He walks back to me and helps me onto his stool. “I’m sorry, Writer, for using you for this lesson.” He walks away, gently tracking his fingers down my arm for support before turning toward the rest of the class. “Come out of the darkness. You’re armed with all the knowledge you’ll need.”
“But it’s so tough.” I say, my voice barely above a whisper. “Being a student sucks.”
Our eyes lock and it’s as if he’s only talking to me.
“There’s someone looking out for you. I’m here to help guide you through this 3D darkness.” He pauses, his eyes dropping slightly. “What do I need to do to prove it to you? You gotta trust. I can’t do anything if you won’t just let go of the crap that weighs you down.”
He comes back to my side, kneeling so close that I can see the gold streaks in the hair near his temple.
“Writer, please tell your classmates what you know.”
At first, I have no clue what he’s talking about. Then something clicks. “Everything we want already exists,” I say, remembering a recent tutoring session I had with Teacher. “Only our own beliefs hold us back.”
“Your own perception, dear students. What holds you back is your own perception.”
But no matter how much I understand his lessons, I still have moments. Like today.
“Why, sir,” I say. “Why do we doubt? Why do we perceive things so harshly even when you assure us that we’re right?”
And then, suddenly and for the first time all class, he smiles.
“Because you’re human. You said it best, this shit sucks.” He skips up the steps to his stage. “You’re flying blind down here.”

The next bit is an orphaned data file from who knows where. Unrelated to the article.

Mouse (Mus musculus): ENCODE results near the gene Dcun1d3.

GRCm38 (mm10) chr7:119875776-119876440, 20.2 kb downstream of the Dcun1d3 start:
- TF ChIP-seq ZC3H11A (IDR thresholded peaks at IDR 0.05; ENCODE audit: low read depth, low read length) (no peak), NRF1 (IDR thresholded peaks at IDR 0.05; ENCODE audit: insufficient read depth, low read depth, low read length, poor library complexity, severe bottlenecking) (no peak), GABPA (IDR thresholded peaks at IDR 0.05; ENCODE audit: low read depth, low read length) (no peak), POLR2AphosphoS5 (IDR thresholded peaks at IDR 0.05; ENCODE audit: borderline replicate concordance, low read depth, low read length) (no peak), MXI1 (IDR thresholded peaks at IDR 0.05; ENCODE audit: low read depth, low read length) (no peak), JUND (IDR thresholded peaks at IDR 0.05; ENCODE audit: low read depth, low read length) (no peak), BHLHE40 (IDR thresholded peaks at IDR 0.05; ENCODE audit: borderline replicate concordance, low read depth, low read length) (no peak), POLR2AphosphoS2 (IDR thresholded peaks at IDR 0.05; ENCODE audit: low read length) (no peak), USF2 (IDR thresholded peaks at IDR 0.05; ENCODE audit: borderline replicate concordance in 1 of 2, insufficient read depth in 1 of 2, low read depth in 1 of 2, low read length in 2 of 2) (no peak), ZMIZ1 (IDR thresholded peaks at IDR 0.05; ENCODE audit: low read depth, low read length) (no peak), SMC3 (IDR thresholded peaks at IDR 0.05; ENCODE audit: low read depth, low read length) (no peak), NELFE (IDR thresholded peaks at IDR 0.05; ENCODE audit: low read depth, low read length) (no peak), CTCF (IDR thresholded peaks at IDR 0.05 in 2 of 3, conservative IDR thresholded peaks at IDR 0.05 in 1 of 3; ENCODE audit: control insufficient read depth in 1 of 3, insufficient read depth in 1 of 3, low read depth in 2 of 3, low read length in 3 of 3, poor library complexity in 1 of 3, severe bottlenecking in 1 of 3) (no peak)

When he turns to us, his eyes are glassy and empty. He places small, John Lennon sunglasses over them. In his hand he holds a black cane that he clicks around in front of him before moving forward.
“I don’t blame you. In fact, most of my buddies bet me that you guys weren’t ready. I lost a bunch on this experiment, I gotta tell ya. But it’s not your fault.”
Well, that’s good to know. Because, really, he had been bumming me out big time!
“Let’s try something.” He snaps his fingers. The glasses disappear and his eyes return to normal. He calls a few of us onstage: Hope, Irreverent Student, Clever Clyde, and, of course, me. He points to the stool in the middle of the classroom, “That’s Home.” Then he blindfolds us and gives us each a cane.
He skips away. I know this because his voice disappears as he says “Make it back Home on your own.”
The stage becomes an arena of bumps and grunts as we try to follow his order. Canes click against canes and tap on the tile of the stage. Bump. Excuse me. Crash — something falls off Teacher’s desk.
Then Teacher calls out: “Follow the sound of my voice without doubt.”
I focus on his voice as he calls to us because he’s never let me down before. I stop briefly to better orient myself while my classmates continue fumbling.
This doesn’t make sense, I think as I step toward him, I should have fallen off the stage by now, but I continue heading toward him. Gingerly, I tap my cane before stepping toward the unknown, expecting each step to trip me and send me tumbling but knowing I trust him.
“Stop.” Teacher calls. “Now remove your blindfold.”
When I look, I’m a good five feet from the stage where my classmates stand, mouth agape. I’m on a bridge that wasn’t there before. As for the stool that was Home? It’s at my fingertips.
“My lessons are a bridge for you,” He explains. “Trust. Live. Breathe and Believe. I will not let you fall. You are my students, my beloved family.”
A ghost of a memory slips across his face before disappearing. “When you doubt yourselves, you are losing faith in the lessons you have learned with me. You have lost faith in me. Believe. The lie that says you are not able to remember is simply that, A Lie. It is the crutch you use to keep you from fully accepting this new reality.
“Sometimes you just have to trust that you have learned something with me.”
The Dragonfly’s Student